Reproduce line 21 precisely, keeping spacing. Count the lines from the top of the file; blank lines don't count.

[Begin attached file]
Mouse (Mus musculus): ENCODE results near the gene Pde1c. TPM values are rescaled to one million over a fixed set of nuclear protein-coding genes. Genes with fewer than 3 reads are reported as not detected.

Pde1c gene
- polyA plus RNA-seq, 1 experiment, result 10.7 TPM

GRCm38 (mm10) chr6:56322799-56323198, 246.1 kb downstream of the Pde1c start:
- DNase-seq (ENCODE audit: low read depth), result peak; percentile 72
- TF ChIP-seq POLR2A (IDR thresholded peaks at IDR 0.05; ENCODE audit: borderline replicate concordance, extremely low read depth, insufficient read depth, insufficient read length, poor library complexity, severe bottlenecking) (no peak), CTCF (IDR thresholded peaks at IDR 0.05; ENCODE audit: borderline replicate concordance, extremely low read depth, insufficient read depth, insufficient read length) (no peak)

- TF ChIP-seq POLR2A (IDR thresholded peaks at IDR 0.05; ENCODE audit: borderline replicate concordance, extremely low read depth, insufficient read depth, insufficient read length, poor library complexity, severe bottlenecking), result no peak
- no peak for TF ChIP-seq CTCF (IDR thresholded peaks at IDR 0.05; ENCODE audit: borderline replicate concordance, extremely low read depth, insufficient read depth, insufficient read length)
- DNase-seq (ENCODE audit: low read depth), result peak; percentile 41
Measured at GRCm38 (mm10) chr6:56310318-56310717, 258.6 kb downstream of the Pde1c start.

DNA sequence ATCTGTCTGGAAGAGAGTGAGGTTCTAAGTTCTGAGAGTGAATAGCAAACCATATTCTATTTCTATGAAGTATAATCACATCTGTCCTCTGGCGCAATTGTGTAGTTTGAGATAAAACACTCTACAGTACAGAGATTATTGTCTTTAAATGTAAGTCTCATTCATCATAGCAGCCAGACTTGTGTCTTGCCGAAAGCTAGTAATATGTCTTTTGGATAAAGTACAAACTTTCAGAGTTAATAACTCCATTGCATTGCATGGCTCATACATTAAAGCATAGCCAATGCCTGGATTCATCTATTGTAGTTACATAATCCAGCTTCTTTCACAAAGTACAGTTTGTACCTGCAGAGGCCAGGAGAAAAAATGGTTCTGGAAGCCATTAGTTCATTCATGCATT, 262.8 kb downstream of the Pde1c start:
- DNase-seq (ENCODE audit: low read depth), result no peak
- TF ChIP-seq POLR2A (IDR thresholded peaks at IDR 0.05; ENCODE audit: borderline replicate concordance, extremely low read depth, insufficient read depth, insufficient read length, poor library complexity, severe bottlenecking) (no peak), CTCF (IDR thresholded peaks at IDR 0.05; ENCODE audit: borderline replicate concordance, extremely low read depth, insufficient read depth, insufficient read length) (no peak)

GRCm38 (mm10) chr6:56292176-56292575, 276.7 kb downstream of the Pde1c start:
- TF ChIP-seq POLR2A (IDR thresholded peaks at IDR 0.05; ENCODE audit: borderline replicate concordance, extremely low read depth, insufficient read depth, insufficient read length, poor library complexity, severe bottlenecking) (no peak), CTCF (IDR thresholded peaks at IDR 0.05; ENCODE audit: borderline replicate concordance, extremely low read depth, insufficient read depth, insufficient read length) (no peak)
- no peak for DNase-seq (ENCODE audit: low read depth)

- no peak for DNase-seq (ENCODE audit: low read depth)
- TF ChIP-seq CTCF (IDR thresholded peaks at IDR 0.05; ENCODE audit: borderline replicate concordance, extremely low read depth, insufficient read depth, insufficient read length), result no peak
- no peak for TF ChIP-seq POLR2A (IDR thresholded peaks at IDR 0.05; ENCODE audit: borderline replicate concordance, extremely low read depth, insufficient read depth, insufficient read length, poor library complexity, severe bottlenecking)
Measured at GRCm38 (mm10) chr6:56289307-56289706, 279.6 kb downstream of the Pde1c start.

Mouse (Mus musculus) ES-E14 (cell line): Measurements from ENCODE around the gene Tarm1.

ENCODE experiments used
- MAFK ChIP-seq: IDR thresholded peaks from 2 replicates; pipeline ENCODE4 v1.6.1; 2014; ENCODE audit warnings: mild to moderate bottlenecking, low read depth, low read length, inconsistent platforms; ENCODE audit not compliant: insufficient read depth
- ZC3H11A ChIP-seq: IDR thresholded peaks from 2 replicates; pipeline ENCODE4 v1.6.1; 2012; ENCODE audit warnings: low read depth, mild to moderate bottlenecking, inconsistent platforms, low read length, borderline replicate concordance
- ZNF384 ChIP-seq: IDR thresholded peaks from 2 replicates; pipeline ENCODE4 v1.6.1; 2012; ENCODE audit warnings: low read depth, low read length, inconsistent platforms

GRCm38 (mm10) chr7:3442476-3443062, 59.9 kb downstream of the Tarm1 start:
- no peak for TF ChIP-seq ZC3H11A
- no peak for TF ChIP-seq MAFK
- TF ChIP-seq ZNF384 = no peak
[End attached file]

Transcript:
Mouse (Mus musculus) ES-E14 (cell line): Measurements from ENCODE around the gene Tarm1.